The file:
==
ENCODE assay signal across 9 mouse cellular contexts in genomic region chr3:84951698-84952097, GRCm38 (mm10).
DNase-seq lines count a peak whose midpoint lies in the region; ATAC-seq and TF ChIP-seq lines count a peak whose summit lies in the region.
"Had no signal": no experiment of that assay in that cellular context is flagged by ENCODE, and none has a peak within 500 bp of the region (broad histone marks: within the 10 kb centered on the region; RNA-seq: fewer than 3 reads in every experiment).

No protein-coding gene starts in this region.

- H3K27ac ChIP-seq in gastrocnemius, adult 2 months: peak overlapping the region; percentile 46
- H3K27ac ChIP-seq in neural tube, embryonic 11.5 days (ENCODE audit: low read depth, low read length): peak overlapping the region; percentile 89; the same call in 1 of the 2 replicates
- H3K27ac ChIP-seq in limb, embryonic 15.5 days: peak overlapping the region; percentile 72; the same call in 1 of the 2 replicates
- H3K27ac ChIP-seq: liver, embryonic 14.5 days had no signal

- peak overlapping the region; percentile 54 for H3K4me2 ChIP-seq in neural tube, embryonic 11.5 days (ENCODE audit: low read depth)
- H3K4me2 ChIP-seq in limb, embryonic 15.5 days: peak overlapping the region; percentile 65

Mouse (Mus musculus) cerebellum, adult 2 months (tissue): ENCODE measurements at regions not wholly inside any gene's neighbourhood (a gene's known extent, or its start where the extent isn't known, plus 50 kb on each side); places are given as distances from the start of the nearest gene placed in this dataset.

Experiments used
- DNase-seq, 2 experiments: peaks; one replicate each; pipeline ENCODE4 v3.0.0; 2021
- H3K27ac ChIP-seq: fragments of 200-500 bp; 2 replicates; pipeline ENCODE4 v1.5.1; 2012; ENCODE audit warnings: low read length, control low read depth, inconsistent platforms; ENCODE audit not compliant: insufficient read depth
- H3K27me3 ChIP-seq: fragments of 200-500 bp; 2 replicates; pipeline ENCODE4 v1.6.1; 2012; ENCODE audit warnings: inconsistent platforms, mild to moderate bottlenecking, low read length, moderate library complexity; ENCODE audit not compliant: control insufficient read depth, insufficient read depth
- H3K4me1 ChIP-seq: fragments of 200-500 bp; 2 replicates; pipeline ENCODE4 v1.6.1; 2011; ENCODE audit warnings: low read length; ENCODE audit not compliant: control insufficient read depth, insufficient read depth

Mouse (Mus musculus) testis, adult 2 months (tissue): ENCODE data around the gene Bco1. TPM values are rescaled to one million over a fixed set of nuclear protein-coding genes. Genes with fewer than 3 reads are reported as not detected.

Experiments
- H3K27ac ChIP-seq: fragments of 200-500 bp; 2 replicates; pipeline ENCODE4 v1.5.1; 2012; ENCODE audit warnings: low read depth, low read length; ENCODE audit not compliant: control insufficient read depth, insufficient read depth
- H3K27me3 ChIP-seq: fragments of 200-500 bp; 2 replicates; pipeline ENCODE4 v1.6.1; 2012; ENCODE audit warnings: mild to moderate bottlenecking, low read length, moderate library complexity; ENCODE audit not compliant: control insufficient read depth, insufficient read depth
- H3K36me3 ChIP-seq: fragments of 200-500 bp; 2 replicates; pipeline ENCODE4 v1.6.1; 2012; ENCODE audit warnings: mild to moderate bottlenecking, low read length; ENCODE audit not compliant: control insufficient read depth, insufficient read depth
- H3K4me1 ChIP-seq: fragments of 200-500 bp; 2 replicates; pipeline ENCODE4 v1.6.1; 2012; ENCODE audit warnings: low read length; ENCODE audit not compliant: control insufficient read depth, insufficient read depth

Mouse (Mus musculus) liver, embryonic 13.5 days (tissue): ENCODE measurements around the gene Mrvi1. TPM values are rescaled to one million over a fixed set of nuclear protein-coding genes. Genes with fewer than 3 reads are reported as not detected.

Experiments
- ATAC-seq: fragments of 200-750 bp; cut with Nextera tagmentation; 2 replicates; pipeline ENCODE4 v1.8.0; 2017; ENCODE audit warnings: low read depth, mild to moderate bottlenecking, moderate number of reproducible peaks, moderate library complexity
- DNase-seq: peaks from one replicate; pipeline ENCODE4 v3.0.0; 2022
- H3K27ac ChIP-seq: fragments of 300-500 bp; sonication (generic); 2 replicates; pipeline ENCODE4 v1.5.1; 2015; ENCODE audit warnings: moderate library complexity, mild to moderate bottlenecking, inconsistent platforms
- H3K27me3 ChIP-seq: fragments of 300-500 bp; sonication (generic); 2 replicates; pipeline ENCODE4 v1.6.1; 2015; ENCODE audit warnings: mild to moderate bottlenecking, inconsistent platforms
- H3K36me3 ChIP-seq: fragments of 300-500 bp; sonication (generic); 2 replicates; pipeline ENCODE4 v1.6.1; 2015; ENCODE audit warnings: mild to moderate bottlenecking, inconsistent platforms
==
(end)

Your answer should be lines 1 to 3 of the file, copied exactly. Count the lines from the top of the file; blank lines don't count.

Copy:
ENCODE assay signal across 9 mouse cellular contexts in genomic region chr3:84951698-84952097, GRCm38 (mm10).
DNase-seq lines count a peak whose midpoint lies in the region; ATAC-seq and TF ChIP-seq lines count a peak whose summit lies in the region.
"Had no signal": no experiment of that assay in that cellular context is flagged by ENCODE, and none has a peak within 500 bp of the region (broad histone marks: within the 10 kb centered on the region; RNA-seq: fewer than 3 reads in every experiment).